Theresa May pledges to limit UK net immigration

July 4, 2016 6:00 pm

British Interior Minister addresses a press conference in central London on June 30, 2016. (AFP)

Home Secretary Theresa May
has vowed to limit immigration into Britain as the country takes the
necessary measures to leave the European Union (EU).

May told the ITV on Sunday that
Britain needs to bring immigration levels under control in order to
maintain its security following the EU referendum on June 23 that saw 52
percent of British voters opting to leave the 28-member bloc.
“If
we’re looking ahead over the coming months and years once we get the
issue of the EU negotiation sorted, the right deal for Britain, we may
very well see in the run-up to that, people wanting to come here to the
UK before that exit happens, so there are factors you can’t always
predict what the timing and numbers of those will be,” she said.
May,
who is running to replace David Cameron as prime minister, added,
“There’s still a job to be done” in order to cut net immigration to the
tens of thousands that the ruling Conservative party had promised upon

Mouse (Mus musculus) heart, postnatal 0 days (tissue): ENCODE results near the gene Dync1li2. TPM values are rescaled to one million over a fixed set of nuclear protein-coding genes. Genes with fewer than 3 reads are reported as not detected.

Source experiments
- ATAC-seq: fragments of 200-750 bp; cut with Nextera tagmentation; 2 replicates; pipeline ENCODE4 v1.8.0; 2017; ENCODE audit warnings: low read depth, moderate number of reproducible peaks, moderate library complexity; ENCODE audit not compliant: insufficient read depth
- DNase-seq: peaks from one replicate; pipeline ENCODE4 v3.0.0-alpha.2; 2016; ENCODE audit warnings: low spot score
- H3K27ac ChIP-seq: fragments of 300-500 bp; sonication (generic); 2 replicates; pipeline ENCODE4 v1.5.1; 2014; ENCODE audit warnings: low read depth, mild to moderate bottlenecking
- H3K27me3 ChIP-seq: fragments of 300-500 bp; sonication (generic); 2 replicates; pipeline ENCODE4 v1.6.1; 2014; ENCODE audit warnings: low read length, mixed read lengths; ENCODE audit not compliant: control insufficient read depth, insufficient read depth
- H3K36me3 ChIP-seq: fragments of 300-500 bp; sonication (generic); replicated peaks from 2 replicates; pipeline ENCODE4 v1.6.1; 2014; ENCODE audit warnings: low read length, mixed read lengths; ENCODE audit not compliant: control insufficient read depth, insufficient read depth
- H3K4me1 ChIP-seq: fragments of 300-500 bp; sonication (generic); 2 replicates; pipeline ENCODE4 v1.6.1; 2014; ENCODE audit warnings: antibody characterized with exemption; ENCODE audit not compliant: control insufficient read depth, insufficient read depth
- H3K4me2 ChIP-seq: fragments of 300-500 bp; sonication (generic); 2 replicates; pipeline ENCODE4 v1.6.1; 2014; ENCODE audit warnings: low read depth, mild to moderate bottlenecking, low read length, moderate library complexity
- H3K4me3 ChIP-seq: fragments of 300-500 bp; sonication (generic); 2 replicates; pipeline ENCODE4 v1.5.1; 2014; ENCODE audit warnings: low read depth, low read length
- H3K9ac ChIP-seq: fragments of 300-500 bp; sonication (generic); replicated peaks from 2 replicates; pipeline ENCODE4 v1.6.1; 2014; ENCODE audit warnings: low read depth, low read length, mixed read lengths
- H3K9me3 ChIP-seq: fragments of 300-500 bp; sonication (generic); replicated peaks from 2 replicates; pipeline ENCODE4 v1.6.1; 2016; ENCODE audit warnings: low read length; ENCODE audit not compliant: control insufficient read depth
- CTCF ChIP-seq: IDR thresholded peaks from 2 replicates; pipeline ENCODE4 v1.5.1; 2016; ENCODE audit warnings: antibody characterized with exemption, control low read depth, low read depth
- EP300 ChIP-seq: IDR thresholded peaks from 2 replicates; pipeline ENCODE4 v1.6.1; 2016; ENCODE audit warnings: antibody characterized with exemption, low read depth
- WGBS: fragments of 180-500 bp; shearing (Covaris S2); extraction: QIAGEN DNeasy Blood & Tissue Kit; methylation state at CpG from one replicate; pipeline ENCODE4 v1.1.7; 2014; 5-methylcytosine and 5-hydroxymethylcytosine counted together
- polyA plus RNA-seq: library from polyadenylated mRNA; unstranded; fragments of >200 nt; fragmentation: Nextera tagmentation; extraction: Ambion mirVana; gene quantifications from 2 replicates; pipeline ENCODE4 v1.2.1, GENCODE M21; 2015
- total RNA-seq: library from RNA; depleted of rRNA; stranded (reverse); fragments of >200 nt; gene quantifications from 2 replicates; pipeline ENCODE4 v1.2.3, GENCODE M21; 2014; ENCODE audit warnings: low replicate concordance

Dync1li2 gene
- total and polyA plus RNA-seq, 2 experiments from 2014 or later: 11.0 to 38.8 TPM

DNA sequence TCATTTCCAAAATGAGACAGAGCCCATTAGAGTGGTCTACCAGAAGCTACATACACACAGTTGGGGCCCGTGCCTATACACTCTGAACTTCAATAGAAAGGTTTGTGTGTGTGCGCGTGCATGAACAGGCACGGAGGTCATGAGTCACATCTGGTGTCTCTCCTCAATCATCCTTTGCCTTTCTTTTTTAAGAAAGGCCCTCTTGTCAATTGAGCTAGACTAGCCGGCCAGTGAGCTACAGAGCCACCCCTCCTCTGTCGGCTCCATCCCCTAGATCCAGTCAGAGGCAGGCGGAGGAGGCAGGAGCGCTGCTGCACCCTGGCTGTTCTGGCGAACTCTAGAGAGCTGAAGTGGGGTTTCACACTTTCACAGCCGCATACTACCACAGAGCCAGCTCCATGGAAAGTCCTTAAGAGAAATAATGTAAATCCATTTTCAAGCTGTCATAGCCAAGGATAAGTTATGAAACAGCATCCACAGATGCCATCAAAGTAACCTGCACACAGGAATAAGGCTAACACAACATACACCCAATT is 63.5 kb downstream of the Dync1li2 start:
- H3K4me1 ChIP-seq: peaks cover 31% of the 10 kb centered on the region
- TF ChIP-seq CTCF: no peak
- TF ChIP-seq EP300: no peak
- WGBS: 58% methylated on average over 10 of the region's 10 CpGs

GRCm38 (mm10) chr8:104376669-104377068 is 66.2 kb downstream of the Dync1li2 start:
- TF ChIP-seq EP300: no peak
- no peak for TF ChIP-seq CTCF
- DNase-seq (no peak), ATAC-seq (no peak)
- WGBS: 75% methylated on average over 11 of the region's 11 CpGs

Cameron’s election.
Back in 2010, Cameron announced a series of
new measures to tackle illegal migration and pledged to reduce net
migration into Britain to below 100,000. But he announced his plan to
quit office following the Brexit vote.
According to the UK’s
Office for National Statistics, the net migration to the UK, the
difference between the number of people entering the European country
and leaving it, rose to 333,000 in 2015.
“We need to bring control
into movement of people coming into the UK from the EU. So we’ve got to
move ahead looking across immigration dealing with both those sides of
types of immigration,” May said, adding that the government should focus
on reducing immigration to sustainable levels.
She also noted
that London needed to adopt a clear negotiating position with the EU
before triggering Article 50, a law which allows EU members to leave the
bloc in accordance with their own constitution.
However, the secretary said the process would not happen before the end of this year.
The
issue of migration was a key battleground in the run-up to the EU vote,
with ‘Leave’ campaigners arguing that outside the union they would take
back control over the borders.
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